Although the couple were aware from the moment they registered that they were making history, they were adamant that their wedding should be no different to that of any other couple: a celebration, first and foremost, of their love. Thanks to Sarah they managed to organise their dream celebration in just six weeks. “Without her it would definitely not have been possible,” Kristina says.

The ceremony at Mgarr ix-Xini (Photography: Ben Camille)

The ceremony took place in the beautiful surroundings of Kantra, overlooking Mġarr ix-Xini. Kristina and Clara both arrived with their parents, and after their parents had taken their seats, the couple walked down the aisle together. The words spoken were similar to those of any other civil ceremony, and after an exchange of rings and vows, the newly-weds joined their friends and family in celebrating the occasion.

“We each danced with our fathers first, then we had a short dance together, and then we called the rest to join in,” Kristina recalls. Clara is quick to add: “Spending two minutes with the spotlight just on us was a bit nerve-wracking, so we tried to make it as short as possible.”

There were, of course, a few personal touches to the evening. The cake-topper, for example, featuring two women, had to be custom-made and flown in from the US. And Kristina had a pair of rainbow-coloured shoes made for the occasion. “Which I wore after we cut the cake, of course,” she cuts in as Clara tells the story.

But as for their aim of ensuring that the evening was first and foremost about their love, that was never in question. “Throughout the whole evening there was this feeling of happiness and love,” says Clara. “Everyone was having a good time and showing their love for us. That was very important to me.”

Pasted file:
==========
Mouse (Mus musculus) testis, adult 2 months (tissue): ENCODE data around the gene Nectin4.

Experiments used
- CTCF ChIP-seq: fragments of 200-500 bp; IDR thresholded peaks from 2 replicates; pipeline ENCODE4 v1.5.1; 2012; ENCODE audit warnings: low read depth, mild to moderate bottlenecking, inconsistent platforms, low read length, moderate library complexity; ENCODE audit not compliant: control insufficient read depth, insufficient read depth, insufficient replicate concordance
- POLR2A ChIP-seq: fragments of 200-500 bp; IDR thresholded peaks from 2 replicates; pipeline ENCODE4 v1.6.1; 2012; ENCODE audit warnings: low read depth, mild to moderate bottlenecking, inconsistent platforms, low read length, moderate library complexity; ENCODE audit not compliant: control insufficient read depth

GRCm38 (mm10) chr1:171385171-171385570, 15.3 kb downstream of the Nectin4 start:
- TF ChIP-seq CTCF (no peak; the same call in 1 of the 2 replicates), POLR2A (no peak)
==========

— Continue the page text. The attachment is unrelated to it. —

“I think the magical part of the actual exchange of vows is what will stay with me the most,” Kristina adds. “Remember, people in our situation would not have thought this would be possible. So being able to stand there and say those words and exchange rings in front of our families will remain with me. The party was great, but it could have been any party. That moment will stay with me.”

Both Kristina and Clara admit that they were surprised at how matter-of-fact everyone they encountered in the run-up to the wedding was about the whole affair. And yet in some regards it was a new experience for everyone involved.

“Well, the make-up artists and hair dressers had double the work,” Clara laughs. “They actually commented that usually when they’re doing the bride, they’re wondering whether the groom will like it, whereas since we were both in the room together, we could give feedback as we went along. We also went to the dressmaker together: we chose each other’s dresses and had them done in a way that they would complement each other’s.”

So what does marriage – and the fact of having been able to get married – mean to the newly-weds? “It puts a seal on a relationship that we’ve always lived as a couple,” says Kristina. “We’ve been living together for 4 or 5 years, but if something had happened – if I were in hospital and Clara needed to visit, she shouldn’t need to ask for permission. These things make a difference. As far as our relationship is concerned, nothing really changes. But now we’re recognised as a couple.”

“The process of organising the Civil Union has itself actually brought the families closer,” says Clara. “And to a certain extent, it gave us a feeling of authenticity. For our parents, seeing guests coming over and showing their love was a reassurance that their kids are loved… irrespective of anything else. That helps us, it helps them, and it’s brought us all closer.”

“This wasn’t just a couple getting married,” says Kristina. “It was a couple being able to do so – finally – in their own country. It was a sense of belonging to your roots and being accepted by them, rather than having to run away from them to achieve your dream.”